2. What makes you turn something down? Queries are initially screened out if they meet any of the “negative requirements” above; in other words, if they are blatantly inappropriate or unprofessional. Beyond that, Jody’s decisions are very personal. That is why she strongly advises you to keep trying—she takes on very few new clients, and only those she feels on an instinctive level (after those 4 legs of that table have been evaluated) will sell.

3. I sent a submission to an agent and nothing came back; what do I do?  Agents  can get between 10,000 and 20,000 emailed queries a year. Many go unanswered, especially if an agency list is full. You can, of course, write again if you haven’t heard in a few months—note in your letter that this is your second try just in case you are remembered. But if nothing happens to a blind query sent out to many people, take another look at your query. You may need to revamp. If the material you sent was requested, and it has been several weeks, we suggest you send a note to the agent telling him or her, politely, that you will be submitting the material to other agents as you have not heard back from that agent. We would also suggest that you let the deliquent agent know you would still be happy to hear from him or her—you don’t want to let a week or two get in the way of your finding representation!

4. Can I submit to several agents at once? Agents assume query letters are multiple submissions. Different agents feel differently about lengthier packages. At JRB, we do expect exclusivity on requested submissions for a short period of time. The important thing is that you find out whether the agent who wants to review the longer submission expects exclusivity or not; that way, you avoid any miscommunications and sticky situations.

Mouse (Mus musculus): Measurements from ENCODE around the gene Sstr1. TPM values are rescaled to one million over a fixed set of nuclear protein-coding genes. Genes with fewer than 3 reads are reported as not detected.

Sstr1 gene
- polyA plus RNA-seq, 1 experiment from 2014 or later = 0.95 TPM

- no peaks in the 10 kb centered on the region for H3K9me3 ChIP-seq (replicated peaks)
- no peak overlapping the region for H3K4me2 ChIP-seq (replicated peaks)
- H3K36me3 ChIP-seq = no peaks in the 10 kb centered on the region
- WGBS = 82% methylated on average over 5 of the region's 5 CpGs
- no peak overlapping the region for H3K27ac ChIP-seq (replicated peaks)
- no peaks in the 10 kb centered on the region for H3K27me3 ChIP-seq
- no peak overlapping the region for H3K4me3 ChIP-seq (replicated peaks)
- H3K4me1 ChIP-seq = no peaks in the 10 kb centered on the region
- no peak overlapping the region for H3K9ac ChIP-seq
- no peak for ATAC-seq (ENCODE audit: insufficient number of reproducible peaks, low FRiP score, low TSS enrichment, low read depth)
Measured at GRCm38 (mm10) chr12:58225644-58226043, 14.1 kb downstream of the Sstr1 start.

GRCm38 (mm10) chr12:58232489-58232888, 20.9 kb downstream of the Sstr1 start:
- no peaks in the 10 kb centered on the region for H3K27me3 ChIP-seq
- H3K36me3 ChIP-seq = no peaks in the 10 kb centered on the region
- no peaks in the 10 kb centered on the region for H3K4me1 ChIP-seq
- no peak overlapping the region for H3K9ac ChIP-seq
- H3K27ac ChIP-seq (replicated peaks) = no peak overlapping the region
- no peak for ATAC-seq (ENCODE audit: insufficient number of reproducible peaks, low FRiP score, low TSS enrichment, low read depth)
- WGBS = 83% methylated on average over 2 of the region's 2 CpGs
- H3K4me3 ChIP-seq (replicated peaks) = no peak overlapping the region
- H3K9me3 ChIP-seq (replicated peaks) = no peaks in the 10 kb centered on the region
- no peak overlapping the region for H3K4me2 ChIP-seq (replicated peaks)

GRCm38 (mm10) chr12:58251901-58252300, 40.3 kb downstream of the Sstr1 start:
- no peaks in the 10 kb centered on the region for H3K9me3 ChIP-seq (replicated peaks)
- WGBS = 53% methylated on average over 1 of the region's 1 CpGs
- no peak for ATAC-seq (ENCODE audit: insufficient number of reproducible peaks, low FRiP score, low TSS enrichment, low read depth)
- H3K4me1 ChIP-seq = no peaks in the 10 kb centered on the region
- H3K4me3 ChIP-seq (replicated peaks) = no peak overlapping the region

5. Why can’t I call you? Phone calls, in Jody’s view, are generally a waste of both your time and hers, because if your book doesn’t fly on the page, she can’t sell it. She has to see how you express yourself on paper, because it is on paper that she will be selling your work to publishers.

6. What should a book proposal contain? We like to see the following sections: a 3 to 5 page Overview, a Review of Competitive and Comparable Books, an Assessment of the Market, an Author Biography including an up-to-date Platform (what is your current public profile? Your website, your speaking engagements, your social media presence?), a Detailed Table of Contents, and one or two Sample Chapters.

7. Do I need to write the whole book? If you are writing a novel, the answer is pretty much “yes.” While this is changing, most publishers still need to see an entire novel before making a publishing commitment.  Memoirs often need to be completed as well, although this can vary. You may be able to secure an agent with sample writing and a great synopsis, though.

8. What in the world is happening in publishing these days? The focus in major companies is definitely more on the Big Hit than on the slowly developing author. Yet, everyone in the business is here pretty much out of love for the written word; by and large, it is not and never will be a big money business—despite the stories you read about millionaire authors, these are few and far between. Nothing excites an agent or editor more than finding that gem—a fresh and wonderfully written book. What all this means to you is this: you must be more thorough and diligent than ever in researching and presenting your idea, fiction or nonfiction. But if you are, and if you are talented, there are agents out there who will want to represent you enthusiastically, and publishers who may well take a chance on your work.